The WVSOM curriculum is carefully constructed to thoroughly prepare its graduates for practice in any setting. However, the WVSOM educational program is tailored to train osteopathic physicians for practicing primary care medicine in rural settings.
The four-year program at WVSOM emphasizes basic and clinical sciences, training in hospital and primary care clinical settings and extensive training in diagnostic skills including early clinical experiences. Students are prepared for the challenges of rural practice through family medicine clerkships in rural areas.
The common thread of osteopathic manipulative medicine ties together all elements of WVSOM's curriculum.
WVSOM began offering a new preclinical curriculum in August 2012 for Year 1 students and in August 2013 for Year 2 students, referred to as the Patient Presentation Curriculum (PPC).
|Years 1 & 2 (Pre-Clinical)|
Patient Presentation Curriculum (PPC)
|Years 3 & 4 (Pre-Doctoral)|
|Clinical training at statewide campus|
Patient Presentation Curriculum
The PPC is based on the most common ways patients present to a physician. These presentations provide the framework for the Year 1 and 2 curricular structure. The Year 1 curriculum begins with a foundation course to provide basic mechanisms needed to understand the subsequent patient presentations and treatments.
The year continues with relatively simple presentations organized by organ systems. Second-year presentations become progressively more complex and incorporate previous presentations to form a spiral curriculum that reinforces and builds on previous learning. Concurrent with the patient presentation courses, Clinical Skills and Osteopathic Principles and Practice (OPP) courses are offered in which students learn basic skills essential for an osteopathic physician.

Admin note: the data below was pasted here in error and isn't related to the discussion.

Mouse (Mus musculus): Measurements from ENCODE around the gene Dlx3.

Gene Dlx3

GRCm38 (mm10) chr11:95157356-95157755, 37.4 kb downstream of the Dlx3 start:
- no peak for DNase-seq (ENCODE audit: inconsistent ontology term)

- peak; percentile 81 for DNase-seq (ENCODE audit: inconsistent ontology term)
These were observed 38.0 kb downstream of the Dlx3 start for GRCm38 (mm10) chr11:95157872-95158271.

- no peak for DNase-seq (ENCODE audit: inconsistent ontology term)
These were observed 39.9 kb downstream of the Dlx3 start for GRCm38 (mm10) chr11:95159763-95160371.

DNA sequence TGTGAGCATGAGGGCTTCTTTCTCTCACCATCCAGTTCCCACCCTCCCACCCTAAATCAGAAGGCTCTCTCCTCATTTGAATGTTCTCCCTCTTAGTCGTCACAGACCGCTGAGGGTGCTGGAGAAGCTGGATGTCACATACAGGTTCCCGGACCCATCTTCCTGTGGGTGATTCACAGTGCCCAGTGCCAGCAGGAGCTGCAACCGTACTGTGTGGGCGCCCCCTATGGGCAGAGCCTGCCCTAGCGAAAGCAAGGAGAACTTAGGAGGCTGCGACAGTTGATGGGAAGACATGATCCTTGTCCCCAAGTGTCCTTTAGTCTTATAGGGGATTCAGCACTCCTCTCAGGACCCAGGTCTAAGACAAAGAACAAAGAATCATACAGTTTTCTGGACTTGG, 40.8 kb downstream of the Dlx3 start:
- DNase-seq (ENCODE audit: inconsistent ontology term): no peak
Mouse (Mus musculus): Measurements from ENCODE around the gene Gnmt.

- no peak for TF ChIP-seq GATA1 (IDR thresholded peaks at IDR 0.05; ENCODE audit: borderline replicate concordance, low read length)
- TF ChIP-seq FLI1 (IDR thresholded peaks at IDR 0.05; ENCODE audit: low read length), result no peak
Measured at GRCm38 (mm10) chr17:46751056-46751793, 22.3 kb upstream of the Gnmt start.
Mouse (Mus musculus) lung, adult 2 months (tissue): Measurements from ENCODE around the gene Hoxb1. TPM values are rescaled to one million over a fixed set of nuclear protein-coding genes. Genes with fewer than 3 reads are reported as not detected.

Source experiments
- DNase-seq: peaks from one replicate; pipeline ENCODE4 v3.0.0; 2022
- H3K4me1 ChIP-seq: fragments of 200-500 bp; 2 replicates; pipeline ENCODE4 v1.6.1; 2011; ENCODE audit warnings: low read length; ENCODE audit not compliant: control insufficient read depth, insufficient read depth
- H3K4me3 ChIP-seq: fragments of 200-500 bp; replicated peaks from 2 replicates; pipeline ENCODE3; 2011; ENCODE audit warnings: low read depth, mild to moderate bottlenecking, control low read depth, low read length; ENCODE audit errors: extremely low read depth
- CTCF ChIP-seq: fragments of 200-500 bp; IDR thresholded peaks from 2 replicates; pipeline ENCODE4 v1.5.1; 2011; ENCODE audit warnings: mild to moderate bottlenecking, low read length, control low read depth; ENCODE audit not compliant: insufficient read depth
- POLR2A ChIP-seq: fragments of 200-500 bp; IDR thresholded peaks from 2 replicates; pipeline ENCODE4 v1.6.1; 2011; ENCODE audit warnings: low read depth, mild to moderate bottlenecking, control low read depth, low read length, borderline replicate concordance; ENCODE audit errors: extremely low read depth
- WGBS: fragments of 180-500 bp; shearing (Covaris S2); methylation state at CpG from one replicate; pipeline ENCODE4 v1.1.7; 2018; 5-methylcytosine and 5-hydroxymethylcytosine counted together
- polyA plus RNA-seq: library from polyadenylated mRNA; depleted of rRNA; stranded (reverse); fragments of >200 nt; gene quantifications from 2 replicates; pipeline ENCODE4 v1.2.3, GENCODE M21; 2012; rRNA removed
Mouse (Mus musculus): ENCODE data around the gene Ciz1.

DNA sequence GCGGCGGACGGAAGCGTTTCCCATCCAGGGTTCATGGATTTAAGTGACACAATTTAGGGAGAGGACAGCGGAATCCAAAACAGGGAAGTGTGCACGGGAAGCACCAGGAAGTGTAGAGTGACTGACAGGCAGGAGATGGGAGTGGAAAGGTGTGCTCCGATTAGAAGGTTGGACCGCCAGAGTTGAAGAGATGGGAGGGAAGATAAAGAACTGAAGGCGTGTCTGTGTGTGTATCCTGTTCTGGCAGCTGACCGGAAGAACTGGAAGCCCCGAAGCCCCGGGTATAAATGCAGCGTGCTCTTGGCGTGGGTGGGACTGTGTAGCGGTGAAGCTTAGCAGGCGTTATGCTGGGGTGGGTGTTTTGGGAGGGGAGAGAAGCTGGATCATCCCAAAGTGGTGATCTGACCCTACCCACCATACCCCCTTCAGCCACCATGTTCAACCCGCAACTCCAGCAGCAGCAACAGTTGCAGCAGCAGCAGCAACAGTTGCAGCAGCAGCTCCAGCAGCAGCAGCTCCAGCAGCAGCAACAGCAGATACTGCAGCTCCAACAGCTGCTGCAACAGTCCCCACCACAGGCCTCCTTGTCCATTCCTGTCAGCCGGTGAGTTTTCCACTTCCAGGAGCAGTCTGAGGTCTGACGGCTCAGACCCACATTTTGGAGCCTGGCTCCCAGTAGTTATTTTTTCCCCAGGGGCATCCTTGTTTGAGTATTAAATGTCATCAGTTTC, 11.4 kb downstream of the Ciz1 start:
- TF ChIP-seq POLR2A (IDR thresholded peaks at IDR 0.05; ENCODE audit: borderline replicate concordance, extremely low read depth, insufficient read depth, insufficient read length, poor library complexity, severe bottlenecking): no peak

Throughout the curriculum, the seven osteopathic competencies and clinical reasoning skills are incorporated. The curriculum continues in Years 3 and 4 with clinical training at Statewide Campus sites.
Early Clinical Exposure
Some clinical training is conducted during the preclinical years. Introduction to the clinical aspects of preclinical sciences occurs early in the student's studies, in the correlated organ systems instruction.
Under the supervision of campus clinical faculty and physicians at nearby hospitals, rural clinics, nursing homes and public health sites, students learn practical clinical procedures, such as CPR, blood drawing, office laboratory procedures, observation of patient care, introduction to the hospital, geriatrics and community medicine.
The essence of clinical training has been said to be "experience with graduated responsibility." The first clinical rotation is an eight-week preceptorship with a primary care physician.
It is during this training period in a family physician's office that the student develops the basic skills necessary for the conduct of the practice of osteopathic medicine.
This course serves as the foundation for all future clinical rotations. Concentrated clinical training is then initiated in the third year and continues until graduation.